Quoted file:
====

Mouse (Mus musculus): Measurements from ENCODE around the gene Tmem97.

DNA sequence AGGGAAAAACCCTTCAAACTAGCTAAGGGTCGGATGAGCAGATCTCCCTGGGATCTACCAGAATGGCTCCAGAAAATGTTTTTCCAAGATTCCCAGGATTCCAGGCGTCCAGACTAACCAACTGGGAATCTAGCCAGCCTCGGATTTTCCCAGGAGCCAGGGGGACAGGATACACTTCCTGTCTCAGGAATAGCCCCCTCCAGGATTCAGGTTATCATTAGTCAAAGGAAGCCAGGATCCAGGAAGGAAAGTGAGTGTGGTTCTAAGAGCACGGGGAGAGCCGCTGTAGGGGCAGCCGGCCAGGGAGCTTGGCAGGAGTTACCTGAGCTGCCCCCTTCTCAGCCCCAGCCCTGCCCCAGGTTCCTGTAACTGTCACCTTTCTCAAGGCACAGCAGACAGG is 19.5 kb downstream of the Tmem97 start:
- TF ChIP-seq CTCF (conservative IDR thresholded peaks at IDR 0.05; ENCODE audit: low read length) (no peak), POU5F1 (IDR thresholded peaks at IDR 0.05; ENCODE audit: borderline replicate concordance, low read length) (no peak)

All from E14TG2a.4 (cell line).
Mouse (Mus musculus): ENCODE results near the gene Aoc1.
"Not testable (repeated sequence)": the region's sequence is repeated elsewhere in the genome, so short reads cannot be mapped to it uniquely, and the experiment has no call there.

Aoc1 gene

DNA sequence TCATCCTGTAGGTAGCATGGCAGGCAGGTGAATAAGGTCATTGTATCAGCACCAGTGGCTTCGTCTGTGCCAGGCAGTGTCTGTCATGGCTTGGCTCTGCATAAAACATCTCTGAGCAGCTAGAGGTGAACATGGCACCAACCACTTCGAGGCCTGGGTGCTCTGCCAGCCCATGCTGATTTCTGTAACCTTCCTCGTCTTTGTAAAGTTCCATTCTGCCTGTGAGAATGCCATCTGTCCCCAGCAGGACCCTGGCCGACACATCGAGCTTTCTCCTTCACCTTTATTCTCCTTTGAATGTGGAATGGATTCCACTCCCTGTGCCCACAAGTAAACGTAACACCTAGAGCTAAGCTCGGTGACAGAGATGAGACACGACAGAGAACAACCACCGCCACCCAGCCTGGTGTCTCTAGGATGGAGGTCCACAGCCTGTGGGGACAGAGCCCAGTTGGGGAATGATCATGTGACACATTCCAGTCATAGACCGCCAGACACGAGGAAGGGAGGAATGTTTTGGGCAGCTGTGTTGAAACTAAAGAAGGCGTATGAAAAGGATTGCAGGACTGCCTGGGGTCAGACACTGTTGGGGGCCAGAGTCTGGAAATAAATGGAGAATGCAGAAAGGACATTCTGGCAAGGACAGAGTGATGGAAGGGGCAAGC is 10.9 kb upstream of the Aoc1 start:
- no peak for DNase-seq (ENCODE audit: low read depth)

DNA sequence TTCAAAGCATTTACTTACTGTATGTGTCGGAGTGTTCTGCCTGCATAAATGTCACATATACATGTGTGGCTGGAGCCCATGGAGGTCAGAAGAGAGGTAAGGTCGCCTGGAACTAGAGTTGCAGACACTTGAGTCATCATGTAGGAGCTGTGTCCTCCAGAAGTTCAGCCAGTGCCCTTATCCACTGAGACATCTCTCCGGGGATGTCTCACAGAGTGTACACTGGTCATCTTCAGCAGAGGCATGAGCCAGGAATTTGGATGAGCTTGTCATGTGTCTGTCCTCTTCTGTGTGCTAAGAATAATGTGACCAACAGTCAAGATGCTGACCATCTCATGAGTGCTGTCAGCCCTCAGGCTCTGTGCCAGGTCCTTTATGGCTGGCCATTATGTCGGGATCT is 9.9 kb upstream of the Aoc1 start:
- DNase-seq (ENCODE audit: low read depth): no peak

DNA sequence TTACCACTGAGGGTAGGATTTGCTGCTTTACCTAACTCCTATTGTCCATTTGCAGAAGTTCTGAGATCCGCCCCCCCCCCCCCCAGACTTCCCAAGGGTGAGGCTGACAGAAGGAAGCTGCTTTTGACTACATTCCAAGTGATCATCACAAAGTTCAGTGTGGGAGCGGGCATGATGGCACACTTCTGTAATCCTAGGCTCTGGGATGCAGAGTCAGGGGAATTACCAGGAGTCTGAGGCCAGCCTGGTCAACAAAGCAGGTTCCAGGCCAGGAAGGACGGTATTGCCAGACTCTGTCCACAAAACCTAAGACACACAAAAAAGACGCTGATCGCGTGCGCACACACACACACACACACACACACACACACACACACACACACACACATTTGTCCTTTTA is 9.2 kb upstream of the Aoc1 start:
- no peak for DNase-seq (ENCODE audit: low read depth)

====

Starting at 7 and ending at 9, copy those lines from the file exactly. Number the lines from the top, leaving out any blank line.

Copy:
Aoc1 gene

DNA sequence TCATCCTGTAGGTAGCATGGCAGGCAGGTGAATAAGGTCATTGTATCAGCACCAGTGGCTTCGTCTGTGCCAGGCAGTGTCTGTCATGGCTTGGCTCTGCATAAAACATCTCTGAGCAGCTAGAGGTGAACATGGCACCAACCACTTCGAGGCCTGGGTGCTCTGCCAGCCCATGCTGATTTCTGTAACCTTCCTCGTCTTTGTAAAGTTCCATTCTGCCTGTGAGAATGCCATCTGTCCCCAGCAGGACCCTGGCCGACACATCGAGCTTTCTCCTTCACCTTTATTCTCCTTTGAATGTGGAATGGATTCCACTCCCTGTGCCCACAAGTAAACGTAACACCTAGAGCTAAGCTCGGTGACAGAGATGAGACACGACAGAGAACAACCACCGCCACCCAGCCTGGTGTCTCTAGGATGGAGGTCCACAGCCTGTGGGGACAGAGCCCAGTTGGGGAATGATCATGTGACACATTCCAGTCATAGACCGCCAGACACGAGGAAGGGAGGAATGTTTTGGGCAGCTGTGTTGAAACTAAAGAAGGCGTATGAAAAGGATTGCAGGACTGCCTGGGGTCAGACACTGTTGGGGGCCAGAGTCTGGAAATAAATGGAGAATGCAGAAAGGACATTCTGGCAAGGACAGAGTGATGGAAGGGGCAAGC is 10.9 kb upstream of the Aoc1 start:
- no peak for DNase-seq (ENCODE audit: low read depth)